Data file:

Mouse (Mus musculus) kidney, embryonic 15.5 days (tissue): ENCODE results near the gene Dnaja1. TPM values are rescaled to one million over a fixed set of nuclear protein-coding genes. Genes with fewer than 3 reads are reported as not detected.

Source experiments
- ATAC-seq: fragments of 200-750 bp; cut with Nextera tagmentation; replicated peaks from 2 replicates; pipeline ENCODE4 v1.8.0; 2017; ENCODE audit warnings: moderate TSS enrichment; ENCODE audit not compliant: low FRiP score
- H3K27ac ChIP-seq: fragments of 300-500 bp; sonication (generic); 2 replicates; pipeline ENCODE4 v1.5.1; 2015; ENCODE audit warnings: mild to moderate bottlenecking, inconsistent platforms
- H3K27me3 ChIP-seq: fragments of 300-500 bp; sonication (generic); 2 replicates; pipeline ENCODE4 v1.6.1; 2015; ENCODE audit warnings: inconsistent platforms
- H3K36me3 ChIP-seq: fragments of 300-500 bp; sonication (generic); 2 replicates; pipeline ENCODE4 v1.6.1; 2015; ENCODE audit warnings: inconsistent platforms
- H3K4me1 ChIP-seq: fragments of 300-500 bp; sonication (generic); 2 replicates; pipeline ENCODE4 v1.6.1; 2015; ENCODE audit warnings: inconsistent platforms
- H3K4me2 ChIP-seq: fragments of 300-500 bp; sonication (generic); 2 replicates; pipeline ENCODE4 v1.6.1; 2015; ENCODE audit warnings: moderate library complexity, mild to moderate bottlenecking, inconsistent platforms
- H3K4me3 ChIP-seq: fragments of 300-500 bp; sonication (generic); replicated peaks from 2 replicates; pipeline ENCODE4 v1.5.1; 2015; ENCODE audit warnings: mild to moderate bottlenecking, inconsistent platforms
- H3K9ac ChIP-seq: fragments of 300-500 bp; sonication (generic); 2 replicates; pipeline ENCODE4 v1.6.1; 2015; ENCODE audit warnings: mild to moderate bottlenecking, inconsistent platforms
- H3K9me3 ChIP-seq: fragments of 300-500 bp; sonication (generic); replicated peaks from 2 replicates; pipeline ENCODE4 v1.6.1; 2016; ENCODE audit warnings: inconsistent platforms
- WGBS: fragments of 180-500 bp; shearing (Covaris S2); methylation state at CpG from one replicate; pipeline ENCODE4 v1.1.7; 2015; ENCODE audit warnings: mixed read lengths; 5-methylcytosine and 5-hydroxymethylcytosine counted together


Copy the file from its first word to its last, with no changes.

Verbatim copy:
Mouse (Mus musculus) kidney, embryonic 15.5 days (tissue): ENCODE results near the gene Dnaja1. TPM values are rescaled to one million over a fixed set of nuclear protein-coding genes. Genes with fewer than 3 reads are reported as not detected.

Source experiments
- ATAC-seq: fragments of 200-750 bp; cut with Nextera tagmentation; replicated peaks from 2 replicates; pipeline ENCODE4 v1.8.0; 2017; ENCODE audit warnings: moderate TSS enrichment; ENCODE audit not compliant: low FRiP score
- H3K27ac ChIP-seq: fragments of 300-500 bp; sonication (generic); 2 replicates; pipeline ENCODE4 v1.5.1; 2015; ENCODE audit warnings: mild to moderate bottlenecking, inconsistent platforms
- H3K27me3 ChIP-seq: fragments of 300-500 bp; sonication (generic); 2 replicates; pipeline ENCODE4 v1.6.1; 2015; ENCODE audit warnings: inconsistent platforms
- H3K36me3 ChIP-seq: fragments of 300-500 bp; sonication (generic); 2 replicates; pipeline ENCODE4 v1.6.1; 2015; ENCODE audit warnings: inconsistent platforms
- H3K4me1 ChIP-seq: fragments of 300-500 bp; sonication (generic); 2 replicates; pipeline ENCODE4 v1.6.1; 2015; ENCODE audit warnings: inconsistent platforms
- H3K4me2 ChIP-seq: fragments of 300-500 bp; sonication (generic); 2 replicates; pipeline ENCODE4 v1.6.1; 2015; ENCODE audit warnings: moderate library complexity, mild to moderate bottlenecking, inconsistent platforms
- H3K4me3 ChIP-seq: fragments of 300-500 bp; sonication (generic); replicated peaks from 2 replicates; pipeline ENCODE4 v1.5.1; 2015; ENCODE audit warnings: mild to moderate bottlenecking, inconsistent platforms
- H3K9ac ChIP-seq: fragments of 300-500 bp; sonication (generic); 2 replicates; pipeline ENCODE4 v1.6.1; 2015; ENCODE audit warnings: mild to moderate bottlenecking, inconsistent platforms
- H3K9me3 ChIP-seq: fragments of 300-500 bp; sonication (generic); replicated peaks from 2 replicates; pipeline ENCODE4 v1.6.1; 2016; ENCODE audit warnings: inconsistent platforms
- WGBS: fragments of 180-500 bp; shearing (Covaris S2); methylation state at CpG from one replicate; pipeline ENCODE4 v1.1.7; 2015; ENCODE audit warnings: mixed read lengths; 5-methylcytosine and 5-hydroxymethylcytosine counted together